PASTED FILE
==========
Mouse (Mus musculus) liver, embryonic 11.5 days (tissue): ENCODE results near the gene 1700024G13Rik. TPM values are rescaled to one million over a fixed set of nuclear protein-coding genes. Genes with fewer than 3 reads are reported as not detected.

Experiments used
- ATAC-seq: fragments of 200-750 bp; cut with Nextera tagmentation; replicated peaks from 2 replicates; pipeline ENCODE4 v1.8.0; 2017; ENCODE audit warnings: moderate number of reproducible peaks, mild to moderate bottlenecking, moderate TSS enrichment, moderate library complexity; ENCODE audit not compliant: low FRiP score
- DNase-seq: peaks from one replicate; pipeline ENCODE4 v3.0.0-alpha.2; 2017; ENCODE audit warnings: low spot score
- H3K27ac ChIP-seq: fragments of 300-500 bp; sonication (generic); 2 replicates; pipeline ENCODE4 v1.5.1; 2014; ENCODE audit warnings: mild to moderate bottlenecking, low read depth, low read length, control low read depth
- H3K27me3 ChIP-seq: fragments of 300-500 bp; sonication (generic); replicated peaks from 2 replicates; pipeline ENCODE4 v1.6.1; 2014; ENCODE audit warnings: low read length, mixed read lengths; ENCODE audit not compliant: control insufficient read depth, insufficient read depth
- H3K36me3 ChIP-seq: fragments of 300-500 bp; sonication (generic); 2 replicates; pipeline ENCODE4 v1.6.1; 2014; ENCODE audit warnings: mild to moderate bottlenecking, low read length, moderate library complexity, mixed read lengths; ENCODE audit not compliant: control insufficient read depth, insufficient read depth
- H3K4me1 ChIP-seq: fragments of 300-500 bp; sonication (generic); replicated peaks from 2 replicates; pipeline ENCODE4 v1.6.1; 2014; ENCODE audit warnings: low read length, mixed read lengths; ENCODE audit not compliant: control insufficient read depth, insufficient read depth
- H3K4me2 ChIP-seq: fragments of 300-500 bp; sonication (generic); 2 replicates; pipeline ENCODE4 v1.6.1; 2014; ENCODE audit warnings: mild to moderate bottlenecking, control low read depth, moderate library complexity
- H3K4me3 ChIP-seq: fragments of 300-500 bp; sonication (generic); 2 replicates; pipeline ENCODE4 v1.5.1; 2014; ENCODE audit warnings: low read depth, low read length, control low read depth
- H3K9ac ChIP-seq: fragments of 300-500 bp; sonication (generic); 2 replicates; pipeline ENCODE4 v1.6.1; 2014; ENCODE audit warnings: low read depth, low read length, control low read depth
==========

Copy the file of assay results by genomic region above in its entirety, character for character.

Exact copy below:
Mouse (Mus musculus) liver, embryonic 11.5 days (tissue): ENCODE results near the gene 1700024G13Rik. TPM values are rescaled to one million over a fixed set of nuclear protein-coding genes. Genes with fewer than 3 reads are reported as not detected.

Experiments used
- ATAC-seq: fragments of 200-750 bp; cut with Nextera tagmentation; replicated peaks from 2 replicates; pipeline ENCODE4 v1.8.0; 2017; ENCODE audit warnings: moderate number of reproducible peaks, mild to moderate bottlenecking, moderate TSS enrichment, moderate library complexity; ENCODE audit not compliant: low FRiP score
- DNase-seq: peaks from one replicate; pipeline ENCODE4 v3.0.0-alpha.2; 2017; ENCODE audit warnings: low spot score
- H3K27ac ChIP-seq: fragments of 300-500 bp; sonication (generic); 2 replicates; pipeline ENCODE4 v1.5.1; 2014; ENCODE audit warnings: mild to moderate bottlenecking, low read depth, low read length, control low read depth
- H3K27me3 ChIP-seq: fragments of 300-500 bp; sonication (generic); replicated peaks from 2 replicates; pipeline ENCODE4 v1.6.1; 2014; ENCODE audit warnings: low read length, mixed read lengths; ENCODE audit not compliant: control insufficient read depth, insufficient read depth
- H3K36me3 ChIP-seq: fragments of 300-500 bp; sonication (generic); 2 replicates; pipeline ENCODE4 v1.6.1; 2014; ENCODE audit warnings: mild to moderate bottlenecking, low read length, moderate library complexity, mixed read lengths; ENCODE audit not compliant: control insufficient read depth, insufficient read depth
- H3K4me1 ChIP-seq: fragments of 300-500 bp; sonication (generic); replicated peaks from 2 replicates; pipeline ENCODE4 v1.6.1; 2014; ENCODE audit warnings: low read length, mixed read lengths; ENCODE audit not compliant: control insufficient read depth, insufficient read depth
- H3K4me2 ChIP-seq: fragments of 300-500 bp; sonication (generic); 2 replicates; pipeline ENCODE4 v1.6.1; 2014; ENCODE audit warnings: mild to moderate bottlenecking, control low read depth, moderate library complexity
- H3K4me3 ChIP-seq: fragments of 300-500 bp; sonication (generic); 2 replicates; pipeline ENCODE4 v1.5.1; 2014; ENCODE audit warnings: low read depth, low read length, control low read depth
- H3K9ac ChIP-seq: fragments of 300-500 bp; sonication (generic); 2 replicates; pipeline ENCODE4 v1.6.1; 2014; ENCODE audit warnings: low read depth, low read length, control low read depth